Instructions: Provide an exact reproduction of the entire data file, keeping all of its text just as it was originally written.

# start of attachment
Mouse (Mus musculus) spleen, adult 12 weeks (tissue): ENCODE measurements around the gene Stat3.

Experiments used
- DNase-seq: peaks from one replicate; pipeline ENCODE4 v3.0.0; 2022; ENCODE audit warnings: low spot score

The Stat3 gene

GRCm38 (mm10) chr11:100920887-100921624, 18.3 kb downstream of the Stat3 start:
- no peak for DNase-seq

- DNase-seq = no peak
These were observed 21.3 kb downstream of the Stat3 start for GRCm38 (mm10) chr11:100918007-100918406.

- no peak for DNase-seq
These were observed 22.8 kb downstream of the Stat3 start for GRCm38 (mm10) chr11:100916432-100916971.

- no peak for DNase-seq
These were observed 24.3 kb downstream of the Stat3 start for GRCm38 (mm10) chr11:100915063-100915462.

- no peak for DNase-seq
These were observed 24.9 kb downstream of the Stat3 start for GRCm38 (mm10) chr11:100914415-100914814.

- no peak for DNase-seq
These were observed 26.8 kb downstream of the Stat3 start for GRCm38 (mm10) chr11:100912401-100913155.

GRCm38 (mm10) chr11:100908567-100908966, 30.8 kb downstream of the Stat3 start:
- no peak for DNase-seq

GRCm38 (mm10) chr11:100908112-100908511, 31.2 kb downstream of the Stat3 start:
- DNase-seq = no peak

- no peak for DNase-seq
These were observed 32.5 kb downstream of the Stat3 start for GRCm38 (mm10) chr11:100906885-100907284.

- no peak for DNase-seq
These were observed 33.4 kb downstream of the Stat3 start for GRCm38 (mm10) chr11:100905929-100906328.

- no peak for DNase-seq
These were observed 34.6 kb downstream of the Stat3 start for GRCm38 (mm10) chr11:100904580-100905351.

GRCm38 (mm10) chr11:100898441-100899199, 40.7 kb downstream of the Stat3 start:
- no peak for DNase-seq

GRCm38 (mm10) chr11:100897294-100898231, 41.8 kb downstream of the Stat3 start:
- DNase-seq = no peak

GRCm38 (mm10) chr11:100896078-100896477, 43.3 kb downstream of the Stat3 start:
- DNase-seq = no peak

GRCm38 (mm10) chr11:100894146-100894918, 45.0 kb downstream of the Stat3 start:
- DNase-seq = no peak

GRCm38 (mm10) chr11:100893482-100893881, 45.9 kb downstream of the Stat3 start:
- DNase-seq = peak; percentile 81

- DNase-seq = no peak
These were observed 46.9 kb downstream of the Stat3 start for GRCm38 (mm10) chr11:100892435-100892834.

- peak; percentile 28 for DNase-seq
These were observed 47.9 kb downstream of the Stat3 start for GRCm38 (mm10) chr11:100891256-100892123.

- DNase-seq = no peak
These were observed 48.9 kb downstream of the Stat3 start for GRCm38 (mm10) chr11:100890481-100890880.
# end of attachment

Mouse (Mus musculus) spleen, adult 12 weeks (tissue): ENCODE measurements around the gene Stat3.

Experiments used
- DNase-seq: peaks from one replicate; pipeline ENCODE4 v3.0.0; 2022; ENCODE audit warnings: low spot score

The Stat3 gene

GRCm38 (mm10) chr11:100920887-100921624, 18.3 kb downstream of the Stat3 start:
- no peak for DNase-seq

- DNase-seq = no peak
These were observed 21.3 kb downstream of the Stat3 start for GRCm38 (mm10) chr11:100918007-100918406.

- no peak for DNase-seq
These were observed 22.8 kb downstream of the Stat3 start for GRCm38 (mm10) chr11:100916432-100916971.

- no peak for DNase-seq
These were observed 24.3 kb downstream of the Stat3 start for GRCm38 (mm10) chr11:100915063-100915462.

- no peak for DNase-seq
These were observed 24.9 kb downstream of the Stat3 start for GRCm38 (mm10) chr11:100914415-100914814.

- no peak for DNase-seq
These were observed 26.8 kb downstream of the Stat3 start for GRCm38 (mm10) chr11:100912401-100913155.

GRCm38 (mm10) chr11:100908567-100908966, 30.8 kb downstream of the Stat3 start:
- no peak for DNase-seq

GRCm38 (mm10) chr11:100908112-100908511, 31.2 kb downstream of the Stat3 start:
- DNase-seq = no peak

- no peak for DNase-seq
These were observed 32.5 kb downstream of the Stat3 start for GRCm38 (mm10) chr11:100906885-100907284.

- no peak for DNase-seq
These were observed 33.4 kb downstream of the Stat3 start for GRCm38 (mm10) chr11:100905929-100906328.

- no peak for DNase-seq
These were observed 34.6 kb downstream of the Stat3 start for GRCm38 (mm10) chr11:100904580-100905351.

GRCm38 (mm10) chr11:100898441-100899199, 40.7 kb downstream of the Stat3 start:
- no peak for DNase-seq

GRCm38 (mm10) chr11:100897294-100898231, 41.8 kb downstream of the Stat3 start:
- DNase-seq = no peak

GRCm38 (mm10) chr11:100896078-100896477, 43.3 kb downstream of the Stat3 start:
- DNase-seq = no peak

GRCm38 (mm10) chr11:100894146-100894918, 45.0 kb downstream of the Stat3 start:
- DNase-seq = no peak

GRCm38 (mm10) chr11:100893482-100893881, 45.9 kb downstream of the Stat3 start:
- DNase-seq = peak; percentile 81

- DNase-seq = no peak
These were observed 46.9 kb downstream of the Stat3 start for GRCm38 (mm10) chr11:100892435-100892834.

- peak; percentile 28 for DNase-seq
These were observed 47.9 kb downstream of the Stat3 start for GRCm38 (mm10) chr11:100891256-100892123.

- DNase-seq = no peak
These were observed 48.9 kb downstream of the Stat3 start for GRCm38 (mm10) chr11:100890481-100890880.